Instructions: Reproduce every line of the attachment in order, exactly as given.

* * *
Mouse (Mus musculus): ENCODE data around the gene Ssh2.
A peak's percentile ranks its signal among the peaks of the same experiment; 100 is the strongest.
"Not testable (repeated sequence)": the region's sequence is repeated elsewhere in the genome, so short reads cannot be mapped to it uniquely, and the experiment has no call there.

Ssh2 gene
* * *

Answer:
Mouse (Mus musculus): ENCODE data around the gene Ssh2.
A peak's percentile ranks its signal among the peaks of the same experiment; 100 is the strongest.
"Not testable (repeated sequence)": the region's sequence is repeated elsewhere in the genome, so short reads cannot be mapped to it uniquely, and the experiment has no call there.

Ssh2 gene